In 2011, DeFilippo got his first shot at calling plays with San Jose State, where he'd been quarterbacks coach the previous season. The Spartans' offense thrived under his watch and finished the season 23rd in passing offense (276.8 yards per game) and jumped 32 spots in total offense. His quarterback, Matt Faulkner, completed 274-of-422 passes for 3,149 yards and 13 touchdowns.

DeFilippo returned to the Raiders in 2012 and worked with veteran Carson Palmer during one of the most productive seasons of his career. Palmer threw for the second-most yards in Raiders history (4,018) to go along with 22 touchdown passes.

In 2013, DeFilippo worked with the young tandem of Terrelle Pryor and Matt McGloin, who combined to throw for 3,345 yards. Pryor added 576 rushing yards, the most by a quarterback in Raiders' history, while McGloin had more passes of 25 or more yards from Week 11 to Week 15 than any quarterback in the NFL.

This past season, he worked with another young quarterback, rookie Derek Carr, who is viewed by many as one of the NFL's rising stars after starting all 16 games and throwing for 3,270 yards and 21 touchdowns.

"I think he has an excellent way with those guys," Pettine said. "He can be tough on them and at the same time, not have them tune him out. I think he holds those guys accountable. I think they feel his energy and they feel his passion and it's contagious. It's when you're around John you can't help but feel that."

The Browns' uncertainty at quarterback was addressed early in the interview process with all candidates, Pettine said. DeFilippo, who calls himself a "make-it-work type of guy," said he didn't view it as a deterrent and views his offense as flexible enough to maximize the quarterback's strengths and skill set.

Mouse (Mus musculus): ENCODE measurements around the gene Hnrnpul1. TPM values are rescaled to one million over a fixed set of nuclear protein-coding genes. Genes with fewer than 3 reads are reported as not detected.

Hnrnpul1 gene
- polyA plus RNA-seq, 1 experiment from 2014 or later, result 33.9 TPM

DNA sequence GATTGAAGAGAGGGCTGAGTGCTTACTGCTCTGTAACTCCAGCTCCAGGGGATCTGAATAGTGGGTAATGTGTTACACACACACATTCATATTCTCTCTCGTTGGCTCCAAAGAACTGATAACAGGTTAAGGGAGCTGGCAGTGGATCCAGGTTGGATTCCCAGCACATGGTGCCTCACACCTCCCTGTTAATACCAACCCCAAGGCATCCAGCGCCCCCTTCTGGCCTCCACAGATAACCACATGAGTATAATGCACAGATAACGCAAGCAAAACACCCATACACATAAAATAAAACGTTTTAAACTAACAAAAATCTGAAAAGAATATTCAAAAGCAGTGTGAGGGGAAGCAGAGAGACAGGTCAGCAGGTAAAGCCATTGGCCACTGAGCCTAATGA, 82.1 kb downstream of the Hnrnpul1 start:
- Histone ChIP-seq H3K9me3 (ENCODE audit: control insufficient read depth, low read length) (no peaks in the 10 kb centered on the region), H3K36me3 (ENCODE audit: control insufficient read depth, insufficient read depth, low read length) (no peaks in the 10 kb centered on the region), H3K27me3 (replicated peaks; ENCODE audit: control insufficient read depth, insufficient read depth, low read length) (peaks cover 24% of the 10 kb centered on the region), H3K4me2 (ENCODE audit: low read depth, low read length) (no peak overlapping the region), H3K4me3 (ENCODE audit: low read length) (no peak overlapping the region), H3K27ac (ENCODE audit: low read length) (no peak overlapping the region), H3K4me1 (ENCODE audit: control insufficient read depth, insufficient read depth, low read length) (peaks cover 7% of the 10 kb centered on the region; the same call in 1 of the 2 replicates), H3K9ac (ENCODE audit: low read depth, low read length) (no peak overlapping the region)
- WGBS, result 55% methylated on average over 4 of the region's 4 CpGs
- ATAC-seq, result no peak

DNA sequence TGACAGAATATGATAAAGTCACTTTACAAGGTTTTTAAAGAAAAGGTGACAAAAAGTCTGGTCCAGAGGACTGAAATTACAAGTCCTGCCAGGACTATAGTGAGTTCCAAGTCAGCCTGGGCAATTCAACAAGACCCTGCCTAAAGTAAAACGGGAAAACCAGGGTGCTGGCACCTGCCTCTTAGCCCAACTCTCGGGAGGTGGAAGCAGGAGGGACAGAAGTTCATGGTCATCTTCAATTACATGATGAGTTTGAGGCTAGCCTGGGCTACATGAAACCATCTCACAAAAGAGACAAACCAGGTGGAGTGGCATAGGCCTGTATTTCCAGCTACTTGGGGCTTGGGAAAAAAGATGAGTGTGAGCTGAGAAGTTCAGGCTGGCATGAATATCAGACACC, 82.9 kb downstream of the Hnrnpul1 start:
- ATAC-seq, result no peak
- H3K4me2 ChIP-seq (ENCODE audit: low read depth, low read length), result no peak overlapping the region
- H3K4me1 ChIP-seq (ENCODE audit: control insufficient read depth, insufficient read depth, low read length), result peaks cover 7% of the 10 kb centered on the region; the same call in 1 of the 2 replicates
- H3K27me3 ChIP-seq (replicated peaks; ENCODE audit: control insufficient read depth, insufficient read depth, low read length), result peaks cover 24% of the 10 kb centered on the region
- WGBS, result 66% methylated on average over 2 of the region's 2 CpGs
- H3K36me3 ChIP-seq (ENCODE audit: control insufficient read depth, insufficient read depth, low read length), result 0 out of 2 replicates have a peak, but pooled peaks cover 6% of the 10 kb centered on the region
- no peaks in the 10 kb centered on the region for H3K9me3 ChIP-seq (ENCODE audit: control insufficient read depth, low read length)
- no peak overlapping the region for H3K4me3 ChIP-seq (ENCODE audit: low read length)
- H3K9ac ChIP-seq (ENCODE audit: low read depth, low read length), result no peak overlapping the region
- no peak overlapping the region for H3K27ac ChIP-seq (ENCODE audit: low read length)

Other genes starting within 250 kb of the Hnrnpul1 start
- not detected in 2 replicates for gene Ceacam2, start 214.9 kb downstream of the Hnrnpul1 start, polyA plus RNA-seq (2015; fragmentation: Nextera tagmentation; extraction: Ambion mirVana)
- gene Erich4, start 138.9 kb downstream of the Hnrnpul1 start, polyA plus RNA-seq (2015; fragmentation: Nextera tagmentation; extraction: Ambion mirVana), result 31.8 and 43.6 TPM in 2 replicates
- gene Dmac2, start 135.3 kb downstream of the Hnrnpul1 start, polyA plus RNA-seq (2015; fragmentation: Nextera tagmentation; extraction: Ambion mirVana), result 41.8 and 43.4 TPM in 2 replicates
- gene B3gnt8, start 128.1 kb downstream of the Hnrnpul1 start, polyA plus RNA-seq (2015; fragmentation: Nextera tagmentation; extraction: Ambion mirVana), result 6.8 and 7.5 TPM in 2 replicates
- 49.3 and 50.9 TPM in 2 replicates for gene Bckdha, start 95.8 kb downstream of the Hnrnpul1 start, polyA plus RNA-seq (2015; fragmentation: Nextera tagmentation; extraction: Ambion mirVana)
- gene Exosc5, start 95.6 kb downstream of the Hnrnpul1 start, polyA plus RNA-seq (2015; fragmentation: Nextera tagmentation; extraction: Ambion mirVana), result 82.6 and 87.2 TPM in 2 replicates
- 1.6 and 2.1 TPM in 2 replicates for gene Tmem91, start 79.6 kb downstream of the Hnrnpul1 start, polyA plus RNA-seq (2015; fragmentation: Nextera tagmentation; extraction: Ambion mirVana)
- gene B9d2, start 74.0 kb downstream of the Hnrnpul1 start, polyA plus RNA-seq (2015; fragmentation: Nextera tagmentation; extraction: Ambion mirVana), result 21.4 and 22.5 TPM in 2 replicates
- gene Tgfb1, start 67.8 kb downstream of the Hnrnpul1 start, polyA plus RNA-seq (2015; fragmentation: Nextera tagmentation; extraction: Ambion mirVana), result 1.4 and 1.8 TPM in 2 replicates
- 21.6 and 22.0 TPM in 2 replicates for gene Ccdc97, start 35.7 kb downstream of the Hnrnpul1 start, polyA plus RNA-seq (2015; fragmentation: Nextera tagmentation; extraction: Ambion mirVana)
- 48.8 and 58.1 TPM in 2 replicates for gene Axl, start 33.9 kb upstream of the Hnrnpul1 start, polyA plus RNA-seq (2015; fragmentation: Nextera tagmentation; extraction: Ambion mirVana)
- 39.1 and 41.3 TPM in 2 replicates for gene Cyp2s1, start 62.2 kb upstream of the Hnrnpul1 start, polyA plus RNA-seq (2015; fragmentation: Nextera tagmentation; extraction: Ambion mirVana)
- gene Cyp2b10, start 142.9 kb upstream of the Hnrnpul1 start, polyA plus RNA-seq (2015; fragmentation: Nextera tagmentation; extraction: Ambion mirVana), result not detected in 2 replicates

"I'm thrilled to be working with all the quarterbacks that are here and going to be here," DeFilippo said. "We're going to treat everyone and coach everyone just as hard and just the same.

"The offensive line is really, really impressive just from a physical standpoint. The thing you notice about the Cleveland Browns offensive line is how athletic they are. The way they can change the line of scrimmage, they have a great mixture of strength and athleticism, which is hard to find on the offensive line. Young backs are really good and explosive and their receivers are good. I'm looking forward to just working with them and getting to know them better.​"

DeFilippo grew up in Youngstown, Ohio, and starred as a quarterback at James Madison. Even before he led the Dukes to a conference championship in 1999, he served as a coaching intern with the Carolina Panthers (1997) and Indianapolis Colts (1998).

DeFilippo's path to the NFL began in the college ranks, as he coached quarterbacks at Fordham (2000) before holding down a graduate assistant position at Notre Dame from 2001-2002. After two seasons as the quarterbacks coach at Columbia, where he guided Jeff Otis to a number of program records, DeFilippo returned to the NFL as a quality control assistant with the New York Giants (2005-06).

"I couldn't be happier to work with Coach Pettine and to work with such a great organization like the Cleveland Browns," DeFilippo said. "It's an honor that the Haslam family and Ray Farmer and Coach Pettine have given me this job. I'm very humbled. I can't wait to get to work."